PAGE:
To Bernard Quaritch's, the booksellers, this evening, for the launch of a book they have published about the artist Xu Bing, specifically his Book From the Sky), a 4-volume work written in 4,000 imaginary Chinese characters, printed using moveable type. There is acute (not to say obsessive) attention to the formal codes of book, whereas its content is, in a sense (sic) nonsense. One of the main authors of this new critical work, Tianshu: Passages in the Making of a Book, is John Cayley, who has considered Xu Bing's work often: here's a useful piece http://www.hanshan.com/specials/xubingts.html . There is an exhibition in the basement of Quaritch's, showing copies of the Book from the Sky, with earlier versions, printing blocks and sorts, and installation photographs of full-scale gallery installations, which seem very grand and theatrical. Some of these images are on Xu Bing's own website. The critical book has a notable materiality of its own, being bound in a flexible transparent cover through which its structure can be seen.
Tuesday, 17 March 2009
Saturday, 7 March 2009
Here's an extraordinary thing: a 1954 judo manual, translated into English and produced in a loving typographic facsimile which resembles as far as possible the visual and material properties of the original, with the same illustrations placed in the same position on the page and so forth, published by an artists' book press. The original book was by the artist Yves Klein, he who signed the sky, patented a colour, painted with women's bodies and 'leapt into the void'. Klein was also (I now learn) a serious and advanced judo practitioner, even prior to being an artist. But is this new edition a judo book or an art book? The translator is Ian Whittlesea, an artist of fascinatingly rigorous refinement noticed previously by the Oceanographer, the publisher is The Everyday Press, "founded by artist Arnaud Desjardin to publish the work of visual artists as printed matter". Whittlesea took up judo himself alongside the translation, has achieved a black belt ranking, and it now appears to be a lifetime commitment for him.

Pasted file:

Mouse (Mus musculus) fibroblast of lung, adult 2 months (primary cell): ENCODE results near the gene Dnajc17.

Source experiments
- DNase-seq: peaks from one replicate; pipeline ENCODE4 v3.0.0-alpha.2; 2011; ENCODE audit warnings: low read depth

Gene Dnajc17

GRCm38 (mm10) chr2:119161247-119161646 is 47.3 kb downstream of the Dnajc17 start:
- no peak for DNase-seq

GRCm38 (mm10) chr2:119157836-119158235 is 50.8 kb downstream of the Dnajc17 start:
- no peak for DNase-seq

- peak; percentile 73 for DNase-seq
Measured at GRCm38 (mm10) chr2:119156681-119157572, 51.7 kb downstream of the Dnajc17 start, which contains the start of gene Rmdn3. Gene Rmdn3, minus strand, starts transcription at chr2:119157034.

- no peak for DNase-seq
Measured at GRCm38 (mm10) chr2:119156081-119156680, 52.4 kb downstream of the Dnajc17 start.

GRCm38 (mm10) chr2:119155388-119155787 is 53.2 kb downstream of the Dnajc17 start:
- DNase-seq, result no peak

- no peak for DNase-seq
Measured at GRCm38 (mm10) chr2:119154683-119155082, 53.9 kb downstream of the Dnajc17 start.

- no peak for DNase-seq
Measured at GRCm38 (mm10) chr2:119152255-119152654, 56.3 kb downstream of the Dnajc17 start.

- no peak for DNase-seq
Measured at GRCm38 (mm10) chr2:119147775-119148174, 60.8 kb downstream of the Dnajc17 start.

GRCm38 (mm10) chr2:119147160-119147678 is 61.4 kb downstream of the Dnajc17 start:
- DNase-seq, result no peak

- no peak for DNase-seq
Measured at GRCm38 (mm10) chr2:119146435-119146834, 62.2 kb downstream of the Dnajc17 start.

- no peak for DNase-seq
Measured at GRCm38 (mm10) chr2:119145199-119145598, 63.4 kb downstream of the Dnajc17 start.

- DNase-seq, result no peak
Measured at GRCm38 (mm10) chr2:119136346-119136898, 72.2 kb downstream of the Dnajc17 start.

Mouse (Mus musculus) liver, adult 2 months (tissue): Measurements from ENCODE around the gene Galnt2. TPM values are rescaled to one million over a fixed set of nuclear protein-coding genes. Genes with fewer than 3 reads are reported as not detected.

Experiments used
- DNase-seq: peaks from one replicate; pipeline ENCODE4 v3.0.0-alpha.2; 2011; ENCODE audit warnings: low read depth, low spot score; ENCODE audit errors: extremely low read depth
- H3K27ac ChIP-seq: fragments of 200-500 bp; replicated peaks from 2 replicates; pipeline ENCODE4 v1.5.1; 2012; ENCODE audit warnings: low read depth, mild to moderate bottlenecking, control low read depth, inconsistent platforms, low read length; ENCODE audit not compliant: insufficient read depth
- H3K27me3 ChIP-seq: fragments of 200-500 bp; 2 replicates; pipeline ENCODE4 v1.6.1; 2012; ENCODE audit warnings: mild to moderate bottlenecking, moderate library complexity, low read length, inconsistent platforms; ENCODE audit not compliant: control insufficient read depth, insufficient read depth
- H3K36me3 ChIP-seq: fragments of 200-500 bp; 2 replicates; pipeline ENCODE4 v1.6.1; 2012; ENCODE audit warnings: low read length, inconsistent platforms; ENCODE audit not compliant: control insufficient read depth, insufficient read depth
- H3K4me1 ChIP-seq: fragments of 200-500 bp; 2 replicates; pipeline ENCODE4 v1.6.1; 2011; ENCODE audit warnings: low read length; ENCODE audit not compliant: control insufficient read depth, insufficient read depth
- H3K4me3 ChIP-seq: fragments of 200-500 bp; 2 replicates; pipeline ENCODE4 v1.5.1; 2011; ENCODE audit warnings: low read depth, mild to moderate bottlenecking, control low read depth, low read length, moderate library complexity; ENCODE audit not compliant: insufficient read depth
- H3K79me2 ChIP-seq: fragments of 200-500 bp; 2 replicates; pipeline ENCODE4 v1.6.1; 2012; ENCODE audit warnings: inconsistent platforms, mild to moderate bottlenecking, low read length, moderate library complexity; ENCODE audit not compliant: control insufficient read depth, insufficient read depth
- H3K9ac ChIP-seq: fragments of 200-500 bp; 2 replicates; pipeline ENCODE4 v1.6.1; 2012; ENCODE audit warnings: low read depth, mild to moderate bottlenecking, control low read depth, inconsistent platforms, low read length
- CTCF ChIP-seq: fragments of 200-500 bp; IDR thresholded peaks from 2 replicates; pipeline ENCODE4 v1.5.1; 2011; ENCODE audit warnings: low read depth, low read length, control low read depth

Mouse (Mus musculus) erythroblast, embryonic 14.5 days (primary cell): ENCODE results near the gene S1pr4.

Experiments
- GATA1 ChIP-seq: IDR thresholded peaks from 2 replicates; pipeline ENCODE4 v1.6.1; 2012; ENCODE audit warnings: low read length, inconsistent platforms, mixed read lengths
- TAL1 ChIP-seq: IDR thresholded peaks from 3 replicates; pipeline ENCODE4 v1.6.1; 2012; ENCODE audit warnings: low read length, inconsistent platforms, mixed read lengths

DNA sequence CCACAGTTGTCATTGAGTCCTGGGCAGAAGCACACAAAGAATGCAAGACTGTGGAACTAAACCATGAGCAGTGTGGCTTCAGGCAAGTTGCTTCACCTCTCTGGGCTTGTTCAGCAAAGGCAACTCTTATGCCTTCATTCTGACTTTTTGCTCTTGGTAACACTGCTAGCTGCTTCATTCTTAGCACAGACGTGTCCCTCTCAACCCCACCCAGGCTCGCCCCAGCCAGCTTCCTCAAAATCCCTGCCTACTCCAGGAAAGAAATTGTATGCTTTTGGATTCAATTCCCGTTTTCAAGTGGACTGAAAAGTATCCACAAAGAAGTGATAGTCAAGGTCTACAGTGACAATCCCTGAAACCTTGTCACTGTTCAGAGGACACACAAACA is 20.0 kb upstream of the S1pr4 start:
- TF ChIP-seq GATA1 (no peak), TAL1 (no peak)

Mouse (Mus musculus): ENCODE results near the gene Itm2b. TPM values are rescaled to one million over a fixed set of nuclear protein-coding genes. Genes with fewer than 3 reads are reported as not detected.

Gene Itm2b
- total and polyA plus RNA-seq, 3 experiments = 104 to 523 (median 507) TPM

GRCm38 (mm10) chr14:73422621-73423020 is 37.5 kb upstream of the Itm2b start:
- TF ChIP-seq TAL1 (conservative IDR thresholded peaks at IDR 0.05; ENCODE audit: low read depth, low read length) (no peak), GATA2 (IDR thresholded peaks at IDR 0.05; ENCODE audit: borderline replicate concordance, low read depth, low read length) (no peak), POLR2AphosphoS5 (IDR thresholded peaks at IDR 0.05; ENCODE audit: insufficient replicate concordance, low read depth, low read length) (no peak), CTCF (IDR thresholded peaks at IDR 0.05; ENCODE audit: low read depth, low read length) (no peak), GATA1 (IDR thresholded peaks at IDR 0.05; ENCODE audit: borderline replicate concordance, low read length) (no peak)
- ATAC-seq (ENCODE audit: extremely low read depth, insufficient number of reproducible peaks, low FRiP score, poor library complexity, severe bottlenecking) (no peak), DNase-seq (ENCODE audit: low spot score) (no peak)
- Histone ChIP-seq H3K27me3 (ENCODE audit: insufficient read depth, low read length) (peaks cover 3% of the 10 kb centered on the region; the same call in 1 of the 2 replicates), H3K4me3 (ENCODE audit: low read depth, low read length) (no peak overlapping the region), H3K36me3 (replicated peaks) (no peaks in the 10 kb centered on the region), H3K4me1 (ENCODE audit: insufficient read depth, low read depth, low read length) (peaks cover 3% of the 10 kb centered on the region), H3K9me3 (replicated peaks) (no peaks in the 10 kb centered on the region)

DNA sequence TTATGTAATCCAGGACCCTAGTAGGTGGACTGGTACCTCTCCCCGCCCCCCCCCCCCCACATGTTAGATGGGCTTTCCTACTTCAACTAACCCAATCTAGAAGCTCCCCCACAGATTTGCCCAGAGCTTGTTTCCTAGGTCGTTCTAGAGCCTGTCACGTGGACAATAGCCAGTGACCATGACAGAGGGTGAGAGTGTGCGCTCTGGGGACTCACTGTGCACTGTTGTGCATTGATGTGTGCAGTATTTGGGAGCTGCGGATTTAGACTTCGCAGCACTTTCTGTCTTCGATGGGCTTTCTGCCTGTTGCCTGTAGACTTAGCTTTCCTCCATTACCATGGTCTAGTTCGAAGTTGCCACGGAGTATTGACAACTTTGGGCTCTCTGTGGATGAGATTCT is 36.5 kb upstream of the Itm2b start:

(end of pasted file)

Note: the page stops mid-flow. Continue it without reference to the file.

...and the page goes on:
The book's launch brought me for the first time to Donlon Books, a great new art & arty bookshop in Bethnal Green. It seems to stock the best stuff you'd find in the shops at the Serpentine, ICA or Tate Modern, but in an uncramped and somehow more personal environment that reminded me more of the wonderful bookartbookshop; and also to have an eye to rare and special books, the sort of thing you look to Marcus Campbell for.
I came away with a copy of Tutu Muse, a recent (2007) book published by Fly By Night, of poetry by Marianne Morris. Marianne was just Donlon Books' writer-in-residence for a month! sorry I missed her. Can't report on a reading yet but Marianne's work is never less than exhilarating; materially-speaking this sturdily made substantial (47pp) pamphlet/paperback features a cover image by Marianne, and an index, of proper names, and key words mostly classified under concepts e.g. 'insects', 'food items' etc. 'love' is the most frequently occurring term (13), followed by 'death' (10). But there are numerous single instances in the 'animals', 'birds', 'fish' and 'food' groups, and quite a lot of 'colours' too (p. 19, 'terrific blue sky').
Also associated with the establishment is Eleanor Vonne Brown's excellent project The Newpaper, "a newspaper about artists and writers who make work using the language, visuals or structure of newspapers", e.g. (in issue 2) Kenneth Goldsmith and his retyping of an entire New York Times, Michalis Pichler's Bild collages, Vonne Brown's own project '100 days', about the journalist Alan Johnston kidnapped in Gaza in 2007, and many more; as well as an article on John E. Allen, claimed as the first theorist of newspaper design. Issues are available for download from the website, but the thing itself, in tabloid format on proper newsprint is a pleasure to see and hold -- and the ink doesn't come off on your hands ...